On November 27, Deputy Mayor Greg Stocks, his Frederickstown Ward colleague Rebecca Stephens, Kalgan Ward councillors Emma Doughty and Bill Hollingworth, Vancouver Ward’s Tracy Sleeman and Yakamia Ward’s Robert Sutton voted against the kiosk.

Voting for were Mayor Dennis Wellington, West Ward councillors Alison Goode and Sandie Smith, Breaksea Ward’s Ray Hammond and Vancouver Ward’s John Shanhun.

Cr Anthony Moir was not at the meeting, and Cr Paul Terry declared an interest and did not take part in debate.

Mr Saurin’s petition asks the City to reconsider its decision.

“Over Christmas, we would have opened on various days when York Street was [virtually] closed,” he said.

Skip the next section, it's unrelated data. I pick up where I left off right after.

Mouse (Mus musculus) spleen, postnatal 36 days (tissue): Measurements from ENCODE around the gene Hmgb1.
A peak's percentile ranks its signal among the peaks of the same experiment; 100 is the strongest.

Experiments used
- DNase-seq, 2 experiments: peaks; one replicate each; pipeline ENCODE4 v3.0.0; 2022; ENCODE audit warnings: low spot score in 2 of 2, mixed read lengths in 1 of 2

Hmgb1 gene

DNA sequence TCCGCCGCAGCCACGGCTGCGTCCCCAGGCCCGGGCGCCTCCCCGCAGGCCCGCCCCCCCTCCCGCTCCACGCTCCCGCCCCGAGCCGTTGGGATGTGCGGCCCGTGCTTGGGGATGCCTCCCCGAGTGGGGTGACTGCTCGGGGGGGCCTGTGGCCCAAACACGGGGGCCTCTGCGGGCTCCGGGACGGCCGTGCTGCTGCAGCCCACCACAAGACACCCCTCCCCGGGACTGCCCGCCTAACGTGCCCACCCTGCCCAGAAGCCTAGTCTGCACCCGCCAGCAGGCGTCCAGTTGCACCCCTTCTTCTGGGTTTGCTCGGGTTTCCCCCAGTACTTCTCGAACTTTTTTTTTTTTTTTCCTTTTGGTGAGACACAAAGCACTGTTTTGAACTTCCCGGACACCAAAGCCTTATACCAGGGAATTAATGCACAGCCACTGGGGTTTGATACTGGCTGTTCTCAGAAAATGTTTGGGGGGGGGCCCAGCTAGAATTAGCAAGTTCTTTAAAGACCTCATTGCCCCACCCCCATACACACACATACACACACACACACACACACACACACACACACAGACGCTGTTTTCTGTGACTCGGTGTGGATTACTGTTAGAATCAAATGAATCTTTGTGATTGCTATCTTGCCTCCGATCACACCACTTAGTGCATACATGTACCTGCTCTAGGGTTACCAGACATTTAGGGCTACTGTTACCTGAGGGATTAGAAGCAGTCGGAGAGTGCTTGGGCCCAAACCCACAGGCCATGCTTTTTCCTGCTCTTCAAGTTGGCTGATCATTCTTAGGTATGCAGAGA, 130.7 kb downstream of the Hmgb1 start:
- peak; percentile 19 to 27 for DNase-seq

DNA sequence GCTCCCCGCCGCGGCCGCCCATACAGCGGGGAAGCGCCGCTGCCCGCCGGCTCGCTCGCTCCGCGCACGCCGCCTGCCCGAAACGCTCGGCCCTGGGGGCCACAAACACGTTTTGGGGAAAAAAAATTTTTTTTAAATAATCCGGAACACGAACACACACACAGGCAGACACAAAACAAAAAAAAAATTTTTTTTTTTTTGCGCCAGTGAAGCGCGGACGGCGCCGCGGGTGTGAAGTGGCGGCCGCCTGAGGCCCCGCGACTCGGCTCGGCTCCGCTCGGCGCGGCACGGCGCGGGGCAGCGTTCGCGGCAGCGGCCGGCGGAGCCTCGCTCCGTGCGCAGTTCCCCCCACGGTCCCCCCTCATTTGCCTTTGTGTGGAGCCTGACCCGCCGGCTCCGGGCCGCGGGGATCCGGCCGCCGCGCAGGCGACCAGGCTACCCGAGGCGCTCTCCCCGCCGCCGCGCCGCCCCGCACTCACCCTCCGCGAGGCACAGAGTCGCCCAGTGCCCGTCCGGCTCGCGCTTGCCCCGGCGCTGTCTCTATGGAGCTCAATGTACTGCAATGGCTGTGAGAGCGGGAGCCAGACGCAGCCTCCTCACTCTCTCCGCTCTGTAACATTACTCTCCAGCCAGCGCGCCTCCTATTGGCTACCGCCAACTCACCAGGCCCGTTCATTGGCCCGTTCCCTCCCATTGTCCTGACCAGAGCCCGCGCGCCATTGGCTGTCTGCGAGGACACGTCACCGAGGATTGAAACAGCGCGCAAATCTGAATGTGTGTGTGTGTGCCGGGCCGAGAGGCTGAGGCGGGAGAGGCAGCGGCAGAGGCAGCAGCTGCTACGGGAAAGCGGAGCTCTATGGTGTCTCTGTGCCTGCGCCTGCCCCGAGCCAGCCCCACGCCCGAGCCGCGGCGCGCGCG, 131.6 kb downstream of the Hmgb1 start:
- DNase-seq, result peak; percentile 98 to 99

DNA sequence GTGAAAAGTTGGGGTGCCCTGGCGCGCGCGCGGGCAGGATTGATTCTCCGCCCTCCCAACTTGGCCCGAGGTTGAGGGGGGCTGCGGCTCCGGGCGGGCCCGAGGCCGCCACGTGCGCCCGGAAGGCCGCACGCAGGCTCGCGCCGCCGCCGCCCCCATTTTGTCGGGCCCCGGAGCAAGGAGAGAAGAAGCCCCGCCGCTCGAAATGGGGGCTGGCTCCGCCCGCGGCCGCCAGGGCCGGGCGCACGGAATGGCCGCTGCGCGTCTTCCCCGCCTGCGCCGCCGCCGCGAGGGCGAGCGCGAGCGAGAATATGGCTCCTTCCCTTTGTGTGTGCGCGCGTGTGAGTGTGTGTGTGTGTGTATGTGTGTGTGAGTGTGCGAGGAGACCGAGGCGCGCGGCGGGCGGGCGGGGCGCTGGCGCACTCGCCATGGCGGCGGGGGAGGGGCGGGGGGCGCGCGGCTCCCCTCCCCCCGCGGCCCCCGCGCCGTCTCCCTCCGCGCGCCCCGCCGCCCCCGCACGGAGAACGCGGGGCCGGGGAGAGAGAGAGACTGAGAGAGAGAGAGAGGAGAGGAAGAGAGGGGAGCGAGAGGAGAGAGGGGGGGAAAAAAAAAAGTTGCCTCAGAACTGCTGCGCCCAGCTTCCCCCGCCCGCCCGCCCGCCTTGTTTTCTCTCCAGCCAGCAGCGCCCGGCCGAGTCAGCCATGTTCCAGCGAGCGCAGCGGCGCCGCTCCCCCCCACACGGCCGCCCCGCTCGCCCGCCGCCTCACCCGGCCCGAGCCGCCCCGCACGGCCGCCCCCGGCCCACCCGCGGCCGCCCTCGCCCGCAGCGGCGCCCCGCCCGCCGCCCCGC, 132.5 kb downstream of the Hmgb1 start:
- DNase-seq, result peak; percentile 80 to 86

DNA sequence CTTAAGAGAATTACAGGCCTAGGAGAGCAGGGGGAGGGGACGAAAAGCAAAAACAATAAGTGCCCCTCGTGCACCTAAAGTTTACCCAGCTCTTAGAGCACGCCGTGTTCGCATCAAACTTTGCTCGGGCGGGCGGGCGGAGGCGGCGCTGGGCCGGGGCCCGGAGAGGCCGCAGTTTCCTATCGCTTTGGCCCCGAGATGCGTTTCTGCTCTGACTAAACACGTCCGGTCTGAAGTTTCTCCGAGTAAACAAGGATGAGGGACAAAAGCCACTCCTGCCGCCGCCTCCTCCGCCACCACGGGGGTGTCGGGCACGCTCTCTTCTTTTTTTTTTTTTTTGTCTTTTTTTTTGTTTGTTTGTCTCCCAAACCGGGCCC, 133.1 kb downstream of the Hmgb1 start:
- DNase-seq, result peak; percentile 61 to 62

On presenting his petition recently, he told City councillors the only remaining argument against the kiosk was “an opposition to competition and free enterprise”.

Close to deadline yesterday, the City was asked what it planned to do with the space where the kiosk was to go.

A response could not be provided in time.

The Weekender will let you know when something comes through.

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Thai food on the go

A NEW Thai takeaway food business opened in Albany this week and owners Stuart and Fon Leckie have promised it will deliver cuisine as authentic as possible to customers.

Good Day Thai Food, located between South Coast Highway and Albany Highway opposite Bunnings, traded for the first time on Tuesday.

The Weekender spoke to the Leckies ahead of their opening and the pair said they were nervous and excited to get the show on the road.

“We thought about it for a bit and we saw an opportunity,” Mr Leckie said.